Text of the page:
The Programme Committee have now finalised the list of platform presentations for the 21st International Symposium on ALS/MND.
We are now in the process of informing the presenters of the decision of the abstracts they submitted to us for consideration… so far that means telling the authors of 382 abstracts of the decision that we have reached. Luckily we don’t email them all individually! Some will be delighted as they have been accepted for a platform slot where they have their ‘15 minutes of fame’ to talk about their research to a crowd of around 450 of their peers. We’ve already had 46 presenters confirm their slots and only 32 to go (discluding plenaries)!
For those less inclined to present their work at the platform, or those that we simply could not fit into the jam packed programme, we may offer them a poster presentation for their work. Posters are designated a space of 1m by 1m in size to present their work on a face-to-face level (rather than a face-to-crowd level).
There are also a handful of abstracts that will be rejected for the symposium. If the abstract describes research that has not been properly conducted, is misleading or does not fulfil the terms and conditions for acceptance of an abstract then it might be rejected. It’s a nasty job, but it has to be done.
Our work doesn’t end there for the symposium. Even though in a few weeks time we’ll know who will be presenting their work and as what, we then have the daunting, challenging yet somewhat rewarding task of proof reading ALL of the abstracts…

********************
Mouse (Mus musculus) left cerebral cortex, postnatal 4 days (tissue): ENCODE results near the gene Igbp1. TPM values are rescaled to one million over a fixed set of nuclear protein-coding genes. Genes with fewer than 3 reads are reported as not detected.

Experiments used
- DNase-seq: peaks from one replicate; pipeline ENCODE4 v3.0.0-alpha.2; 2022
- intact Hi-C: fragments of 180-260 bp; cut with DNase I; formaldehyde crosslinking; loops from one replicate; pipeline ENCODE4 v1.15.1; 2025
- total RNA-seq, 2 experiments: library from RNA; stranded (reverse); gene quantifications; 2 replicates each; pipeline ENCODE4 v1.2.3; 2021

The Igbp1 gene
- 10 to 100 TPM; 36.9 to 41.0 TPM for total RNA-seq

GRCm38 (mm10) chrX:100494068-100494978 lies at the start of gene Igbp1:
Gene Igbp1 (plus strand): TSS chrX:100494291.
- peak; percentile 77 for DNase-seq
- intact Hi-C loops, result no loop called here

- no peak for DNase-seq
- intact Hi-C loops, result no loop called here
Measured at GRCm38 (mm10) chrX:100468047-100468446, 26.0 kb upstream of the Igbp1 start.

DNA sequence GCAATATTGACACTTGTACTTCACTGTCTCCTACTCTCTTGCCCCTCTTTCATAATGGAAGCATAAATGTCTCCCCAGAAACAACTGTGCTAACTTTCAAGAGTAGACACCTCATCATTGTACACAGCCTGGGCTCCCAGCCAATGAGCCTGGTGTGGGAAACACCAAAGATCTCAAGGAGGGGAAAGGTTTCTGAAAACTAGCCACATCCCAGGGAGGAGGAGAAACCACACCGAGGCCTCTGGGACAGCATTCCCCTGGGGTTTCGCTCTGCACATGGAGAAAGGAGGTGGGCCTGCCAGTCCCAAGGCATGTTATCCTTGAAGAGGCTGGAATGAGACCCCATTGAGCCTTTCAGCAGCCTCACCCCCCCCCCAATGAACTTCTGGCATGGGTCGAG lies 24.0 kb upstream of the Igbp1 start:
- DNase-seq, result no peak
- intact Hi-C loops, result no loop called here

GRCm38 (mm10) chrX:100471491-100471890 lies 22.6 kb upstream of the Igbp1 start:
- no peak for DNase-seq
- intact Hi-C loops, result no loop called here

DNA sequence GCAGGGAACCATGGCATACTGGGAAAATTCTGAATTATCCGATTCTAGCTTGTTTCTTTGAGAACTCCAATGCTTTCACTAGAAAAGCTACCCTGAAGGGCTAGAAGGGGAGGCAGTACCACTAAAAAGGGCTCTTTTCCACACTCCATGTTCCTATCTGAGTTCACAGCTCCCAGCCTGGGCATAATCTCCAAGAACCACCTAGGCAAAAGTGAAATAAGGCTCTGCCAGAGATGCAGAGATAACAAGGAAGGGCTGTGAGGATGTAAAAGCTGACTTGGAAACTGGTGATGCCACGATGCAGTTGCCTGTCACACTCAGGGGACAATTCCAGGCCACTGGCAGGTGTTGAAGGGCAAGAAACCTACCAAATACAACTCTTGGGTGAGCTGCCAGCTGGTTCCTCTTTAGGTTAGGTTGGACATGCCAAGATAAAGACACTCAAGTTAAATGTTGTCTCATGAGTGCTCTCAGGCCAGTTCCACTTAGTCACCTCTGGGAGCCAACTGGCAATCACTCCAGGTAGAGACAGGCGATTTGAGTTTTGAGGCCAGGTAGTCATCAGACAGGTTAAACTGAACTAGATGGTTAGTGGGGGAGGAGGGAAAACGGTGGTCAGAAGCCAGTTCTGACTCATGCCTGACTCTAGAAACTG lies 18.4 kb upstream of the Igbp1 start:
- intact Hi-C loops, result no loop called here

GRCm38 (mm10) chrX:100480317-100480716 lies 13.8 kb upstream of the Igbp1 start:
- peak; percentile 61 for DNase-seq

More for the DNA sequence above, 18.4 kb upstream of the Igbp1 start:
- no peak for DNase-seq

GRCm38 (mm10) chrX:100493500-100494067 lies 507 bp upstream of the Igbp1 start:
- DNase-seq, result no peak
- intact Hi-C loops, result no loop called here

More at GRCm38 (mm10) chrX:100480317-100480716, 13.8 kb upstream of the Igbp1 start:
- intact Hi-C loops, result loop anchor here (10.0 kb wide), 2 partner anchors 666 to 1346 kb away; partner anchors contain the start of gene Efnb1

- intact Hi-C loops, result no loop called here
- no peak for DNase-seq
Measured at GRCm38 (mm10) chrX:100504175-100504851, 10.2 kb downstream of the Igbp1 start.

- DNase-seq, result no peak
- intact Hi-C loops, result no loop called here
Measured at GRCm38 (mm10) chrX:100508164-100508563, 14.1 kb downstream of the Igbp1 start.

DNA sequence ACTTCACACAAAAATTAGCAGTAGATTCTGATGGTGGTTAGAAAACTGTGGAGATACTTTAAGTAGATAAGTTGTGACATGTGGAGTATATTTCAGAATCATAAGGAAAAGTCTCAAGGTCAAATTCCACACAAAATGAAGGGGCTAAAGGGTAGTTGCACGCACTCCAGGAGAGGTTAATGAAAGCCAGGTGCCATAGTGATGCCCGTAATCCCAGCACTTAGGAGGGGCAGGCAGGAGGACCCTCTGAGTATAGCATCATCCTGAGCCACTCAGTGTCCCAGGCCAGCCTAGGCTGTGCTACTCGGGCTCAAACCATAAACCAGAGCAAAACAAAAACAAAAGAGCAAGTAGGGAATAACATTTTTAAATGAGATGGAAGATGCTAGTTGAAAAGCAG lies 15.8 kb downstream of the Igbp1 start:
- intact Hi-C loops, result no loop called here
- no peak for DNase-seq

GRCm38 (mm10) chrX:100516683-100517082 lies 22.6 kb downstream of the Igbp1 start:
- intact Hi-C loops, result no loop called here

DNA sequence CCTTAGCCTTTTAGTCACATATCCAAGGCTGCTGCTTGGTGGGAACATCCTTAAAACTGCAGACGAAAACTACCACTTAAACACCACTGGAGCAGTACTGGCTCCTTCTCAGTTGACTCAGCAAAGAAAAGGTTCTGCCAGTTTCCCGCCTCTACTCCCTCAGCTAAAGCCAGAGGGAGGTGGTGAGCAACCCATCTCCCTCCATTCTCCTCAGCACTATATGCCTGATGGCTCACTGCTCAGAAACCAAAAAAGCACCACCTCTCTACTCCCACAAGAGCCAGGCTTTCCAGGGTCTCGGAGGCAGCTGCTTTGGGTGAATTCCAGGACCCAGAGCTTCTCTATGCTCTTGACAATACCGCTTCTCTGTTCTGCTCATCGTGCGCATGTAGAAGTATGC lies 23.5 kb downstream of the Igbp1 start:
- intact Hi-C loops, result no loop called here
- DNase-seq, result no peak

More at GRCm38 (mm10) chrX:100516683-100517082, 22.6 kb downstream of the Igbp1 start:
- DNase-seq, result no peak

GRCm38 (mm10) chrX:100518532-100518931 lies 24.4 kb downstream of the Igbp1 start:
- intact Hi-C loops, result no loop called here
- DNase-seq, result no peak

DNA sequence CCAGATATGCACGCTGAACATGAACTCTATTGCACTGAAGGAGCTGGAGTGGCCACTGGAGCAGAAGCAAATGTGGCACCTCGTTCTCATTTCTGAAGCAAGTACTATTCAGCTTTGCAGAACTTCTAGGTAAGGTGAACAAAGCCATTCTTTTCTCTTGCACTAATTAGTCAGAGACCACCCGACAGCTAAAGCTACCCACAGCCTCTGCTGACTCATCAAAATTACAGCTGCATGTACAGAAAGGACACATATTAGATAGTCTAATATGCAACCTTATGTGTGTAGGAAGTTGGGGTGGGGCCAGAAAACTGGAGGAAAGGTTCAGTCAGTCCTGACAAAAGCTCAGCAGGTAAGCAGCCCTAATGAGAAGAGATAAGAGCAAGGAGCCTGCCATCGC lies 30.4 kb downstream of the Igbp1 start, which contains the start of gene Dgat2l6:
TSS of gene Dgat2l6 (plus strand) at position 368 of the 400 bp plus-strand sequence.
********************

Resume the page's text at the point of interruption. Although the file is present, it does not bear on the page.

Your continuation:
Kelly, do you still ask for external help in proof-reading the abstract book? I did it once when I was an MNDA-funded PhD student and it was a great experience. It gave me a preview of the reviewing process, a sneak-peek at what was coming up in the conference, and the opportunity to pay back in some small way the Association for supporting me. The Association could ask its current funded PhD students to do this as part of their scientific training, what do you think?
Hi Paul, I’m afraid we don’t still ask our PhD students for help in proof reading. A few years ago the research development team consisted of only three people and I know that Brian and Belinda were extremely grateful for our students help in ploughing through the abstracts. However, the team is now somewhat better resourced and we have the capacity to read all of the abstracts in-house. This does save a few administrative headaches!
We are however thinking of engaging with our PhD students and grantees in other ways – such as offering them an opportunity to become a guest blogger on this site. This would not only be an opportunity to tell the world what they’re up to in the lab but also a good way of learning how to honing their scientific communication skills! (Talk about spoilers!)
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